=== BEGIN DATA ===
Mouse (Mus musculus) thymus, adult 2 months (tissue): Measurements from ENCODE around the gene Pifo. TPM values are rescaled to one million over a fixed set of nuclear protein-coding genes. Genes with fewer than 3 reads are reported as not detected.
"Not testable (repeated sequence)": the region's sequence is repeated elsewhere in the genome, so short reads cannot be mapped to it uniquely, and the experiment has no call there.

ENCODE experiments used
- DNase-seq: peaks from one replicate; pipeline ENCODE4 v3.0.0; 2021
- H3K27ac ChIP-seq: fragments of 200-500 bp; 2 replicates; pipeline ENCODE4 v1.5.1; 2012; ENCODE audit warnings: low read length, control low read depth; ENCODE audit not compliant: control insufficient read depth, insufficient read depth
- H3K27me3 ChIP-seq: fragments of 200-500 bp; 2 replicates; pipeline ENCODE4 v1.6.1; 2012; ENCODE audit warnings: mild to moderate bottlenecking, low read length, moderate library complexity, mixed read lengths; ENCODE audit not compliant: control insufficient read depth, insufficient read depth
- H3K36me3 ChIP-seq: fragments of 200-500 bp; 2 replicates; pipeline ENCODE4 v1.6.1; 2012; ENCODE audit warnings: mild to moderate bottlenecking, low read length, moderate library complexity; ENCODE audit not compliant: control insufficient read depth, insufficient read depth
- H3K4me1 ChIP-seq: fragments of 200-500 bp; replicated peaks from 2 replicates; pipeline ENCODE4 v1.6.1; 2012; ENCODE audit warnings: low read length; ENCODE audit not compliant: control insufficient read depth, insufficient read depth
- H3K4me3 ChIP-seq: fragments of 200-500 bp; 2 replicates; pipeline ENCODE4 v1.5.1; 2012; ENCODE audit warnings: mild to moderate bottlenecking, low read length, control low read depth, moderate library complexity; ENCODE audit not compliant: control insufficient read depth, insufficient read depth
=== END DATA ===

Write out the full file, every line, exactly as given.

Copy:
Mouse (Mus musculus) thymus, adult 2 months (tissue): Measurements from ENCODE around the gene Pifo. TPM values are rescaled to one million over a fixed set of nuclear protein-coding genes. Genes with fewer than 3 reads are reported as not detected.
"Not testable (repeated sequence)": the region's sequence is repeated elsewhere in the genome, so short reads cannot be mapped to it uniquely, and the experiment has no call there.

ENCODE experiments used
- DNase-seq: peaks from one replicate; pipeline ENCODE4 v3.0.0; 2021
- H3K27ac ChIP-seq: fragments of 200-500 bp; 2 replicates; pipeline ENCODE4 v1.5.1; 2012; ENCODE audit warnings: low read length, control low read depth; ENCODE audit not compliant: control insufficient read depth, insufficient read depth
- H3K27me3 ChIP-seq: fragments of 200-500 bp; 2 replicates; pipeline ENCODE4 v1.6.1; 2012; ENCODE audit warnings: mild to moderate bottlenecking, low read length, moderate library complexity, mixed read lengths; ENCODE audit not compliant: control insufficient read depth, insufficient read depth
- H3K36me3 ChIP-seq: fragments of 200-500 bp; 2 replicates; pipeline ENCODE4 v1.6.1; 2012; ENCODE audit warnings: mild to moderate bottlenecking, low read length, moderate library complexity; ENCODE audit not compliant: control insufficient read depth, insufficient read depth
- H3K4me1 ChIP-seq: fragments of 200-500 bp; replicated peaks from 2 replicates; pipeline ENCODE4 v1.6.1; 2012; ENCODE audit warnings: low read length; ENCODE audit not compliant: control insufficient read depth, insufficient read depth
- H3K4me3 ChIP-seq: fragments of 200-500 bp; 2 replicates; pipeline ENCODE4 v1.5.1; 2012; ENCODE audit warnings: mild to moderate bottlenecking, low read length, control low read depth, moderate library complexity; ENCODE audit not compliant: control insufficient read depth, insufficient read depth